Abacus Election Bulletin: What issues are the parties owning and how has the campaign changed perceptions?
September 2, 2021
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Elections can often come down to voters choosing the party or leader best able to handle the issue they care most about it. This is the basis of the Valence Politics model that Canadian political scientist Harold Clarke and his co-researchers have been using for years to explain voting behaviour.
Yesterday, my colleague Oksana Kishchuck reported on some interesting data about what is driving voters’ decisions. On average, respondents said that more than half of their vote decision would be based on (1) which party was best on the issue they cared most about and (2) whether the party could actually deliver on its plan.
In our first two in-depth election surveys, we asked respondents two questions:
1. Which party and leader do you think would do the best job at each of the following issues?
2. Which two of these are most important in you deciding how to vote?
We will continue to track these two questions over the campaign and in our post-election survey, but here’s a quick snapshot of what we are seeing as week 2 of the campaign ended.
As we have reported in earlier bulletins, the top issues in this campaign for voters are the cost of living, healthcare, climate change, and housing. The economy, the deficit, and getting more people vaccinated round up the top 7.
Reducing the cost of living was more likely to be a top issue for those aged 30 to 59 but crossed the political spectrum with at least 30% of Liberal (30%), Conservative (34%), and NDP (33%) supporters putting it in their top 2 issues.
Climate change was a more important issue for those under 30 (31%) than those older (20%). NDP (30%) and Liberal (28%) supporters were far more likely to rate it as a top issue than Conservative supporters (8%)
Healthcare was a more important issue to those over 60 (30%) than those under 30 (16%) but was about equal across the political spectrum: Liberal 27%, Conservative 23%, NDP 23%.
Housing affordability was more important to those under 30 (28%) than those 60 and over (11%). NDP supporters (28%) and Liberal supporters (20%) were more likely to rate it as a top issue than Conservative supporters (13%).
Further down on the list of issues were protecting public services, running an ethical government, Indigenous reconciliation, and making childcare more affordable. Only 3% said that dealing with the crisis in Afghanistan would be a top 2 issue determining their vote.
So which party and leader are doing best on these same issues?
Mr. Trudeau and the Liberals have a lead on: healthcare, climate change, getting people vaccinated, protecting public services, keeping Canada united, Indigenous reconciliation, childcare, and international representation.
Mr. O’Toole and the Conservatives lead on: reducing the cost of living, growing the economy, managing the deficit, and running an ethical government.
Mr. Singh and the NDP lead on a single item: making housing more affordable.
But a deeper look shows that on the five top issues, the margins between the parties on a few are very close.
For example, on reducing the cost of living, there’s only a 4-point gap separating the three parties and 27% say they are unsure. On improving the healthcare system, Mr. Trudeau is ahead, but only by 5-points over the NDP and 6-points over Mr. O’Toole.
On housing affordability, the NDP leads by the narrowest of 3-points ahead of Mr. O’Toole and Mr. Trudeau.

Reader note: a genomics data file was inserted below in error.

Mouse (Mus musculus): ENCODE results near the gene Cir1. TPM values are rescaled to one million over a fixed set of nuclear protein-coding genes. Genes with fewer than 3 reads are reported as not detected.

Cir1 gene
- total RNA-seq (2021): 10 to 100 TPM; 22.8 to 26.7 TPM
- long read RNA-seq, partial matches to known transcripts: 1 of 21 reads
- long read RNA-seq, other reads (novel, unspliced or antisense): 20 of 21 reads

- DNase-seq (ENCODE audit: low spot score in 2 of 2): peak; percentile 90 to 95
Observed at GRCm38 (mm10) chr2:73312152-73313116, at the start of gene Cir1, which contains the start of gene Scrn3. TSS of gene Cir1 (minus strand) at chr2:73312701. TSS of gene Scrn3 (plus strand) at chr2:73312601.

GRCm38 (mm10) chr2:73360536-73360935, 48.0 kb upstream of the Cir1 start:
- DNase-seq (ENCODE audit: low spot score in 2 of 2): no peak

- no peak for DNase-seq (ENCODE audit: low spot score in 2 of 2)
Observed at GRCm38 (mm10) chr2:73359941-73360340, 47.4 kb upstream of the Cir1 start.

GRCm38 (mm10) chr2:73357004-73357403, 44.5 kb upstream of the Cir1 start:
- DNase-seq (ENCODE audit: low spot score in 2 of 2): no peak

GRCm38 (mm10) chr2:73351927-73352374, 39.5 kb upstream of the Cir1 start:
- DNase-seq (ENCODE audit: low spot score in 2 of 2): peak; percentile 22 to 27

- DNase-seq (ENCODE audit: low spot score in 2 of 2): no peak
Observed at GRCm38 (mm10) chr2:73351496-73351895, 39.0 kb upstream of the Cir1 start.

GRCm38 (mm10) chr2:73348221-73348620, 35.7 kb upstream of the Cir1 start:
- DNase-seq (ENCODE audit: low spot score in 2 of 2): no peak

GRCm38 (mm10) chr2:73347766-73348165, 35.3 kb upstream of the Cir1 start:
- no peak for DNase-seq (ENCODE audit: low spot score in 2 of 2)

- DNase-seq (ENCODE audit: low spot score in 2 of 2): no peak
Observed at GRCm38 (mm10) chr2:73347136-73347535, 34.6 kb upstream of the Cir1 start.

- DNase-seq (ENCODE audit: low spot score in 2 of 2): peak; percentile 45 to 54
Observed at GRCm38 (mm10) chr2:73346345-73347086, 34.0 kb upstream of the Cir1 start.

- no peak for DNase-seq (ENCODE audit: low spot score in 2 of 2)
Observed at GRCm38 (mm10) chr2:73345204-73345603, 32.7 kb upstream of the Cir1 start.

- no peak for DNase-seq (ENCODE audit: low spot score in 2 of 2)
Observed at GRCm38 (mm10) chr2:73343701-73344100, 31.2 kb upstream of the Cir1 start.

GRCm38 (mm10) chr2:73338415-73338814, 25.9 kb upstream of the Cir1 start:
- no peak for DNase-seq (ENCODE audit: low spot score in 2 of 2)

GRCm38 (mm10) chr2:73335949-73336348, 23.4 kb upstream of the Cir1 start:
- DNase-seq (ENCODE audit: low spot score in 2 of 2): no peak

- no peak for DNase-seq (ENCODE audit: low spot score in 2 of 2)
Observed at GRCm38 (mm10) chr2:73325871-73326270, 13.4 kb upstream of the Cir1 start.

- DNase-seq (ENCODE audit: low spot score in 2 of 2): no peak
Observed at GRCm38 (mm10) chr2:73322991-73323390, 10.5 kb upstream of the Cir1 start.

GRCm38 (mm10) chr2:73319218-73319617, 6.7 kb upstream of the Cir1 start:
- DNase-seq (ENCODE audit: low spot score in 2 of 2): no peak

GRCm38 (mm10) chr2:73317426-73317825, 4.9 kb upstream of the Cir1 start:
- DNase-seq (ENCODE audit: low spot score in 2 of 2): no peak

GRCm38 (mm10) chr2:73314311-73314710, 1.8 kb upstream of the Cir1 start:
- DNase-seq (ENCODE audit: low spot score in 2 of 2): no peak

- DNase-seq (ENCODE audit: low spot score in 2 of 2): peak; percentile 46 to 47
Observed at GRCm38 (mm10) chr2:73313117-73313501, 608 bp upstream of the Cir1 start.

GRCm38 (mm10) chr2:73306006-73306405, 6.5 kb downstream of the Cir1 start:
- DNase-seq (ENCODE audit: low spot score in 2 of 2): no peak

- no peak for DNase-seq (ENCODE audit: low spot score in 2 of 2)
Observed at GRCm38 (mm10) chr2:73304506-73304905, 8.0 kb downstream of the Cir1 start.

In contrast, Mr. Trudeau has a pretty big lead on climate change (28% to 19% over Mr. O’Toole) and on getting people vaccinated (35% to 20%).
Since the campaign started, perceptions on issue ownership haven’t changed too much. Mr. O’Toole has made gains almost uniformly across the board, while Mr. Trudeau has seen a small increase in his handling of healthcare and protecting public services. These two issues have been part of the conversation last week in the campaign.
So far, the campaign hasn’t fundamentally changed how voters see the parties handling the main issues or which issues are more salient. The Conservatives and Erin O’Toole have made some progress across the board which is likely a reflection of the improvement in the Conservative vote share and Mr. O’Toole’s personal numbers as well.
The leaders’ debates next week may help clarify some of these questions for voters but given how close the race is right now, gaining even a small advantage on the key issues may be determinative.
This data also shows that the Liberals will want to frame the final two weeks of the campaign as much around climate change, healthcare, and protecting public services. The Conservatives, as they have already done, will want to focus on the economy and reducing the cost of living while the New Democrats should continue to press on housing affordability while also defending against strategic voting tied to worries about healthcare, social issues, and climate change.
Our survey was conducted online with 2000 Canadians eligible to vote from August 24 to 29, 2021. A random sample of panellists was invited to complete the survey from a set of partner panels based on the Lucid exchange platform. These partners are double opt-in survey panels, blended to manage out potential skews in the data from a single source.
The margin of error for a comparable probability-based random sample of the same size is +/- 2.2%, 19 times out of 20. The data were weighted according to census data to ensure that the sample matched Canada’s population according to age, gender, educational attainment, and region.
The survey was paid for by Abacus Data Inc.
Abacus Data follows the CRIC Public Opinion Research Standards and Disclosure Requirements that can be found here: https://
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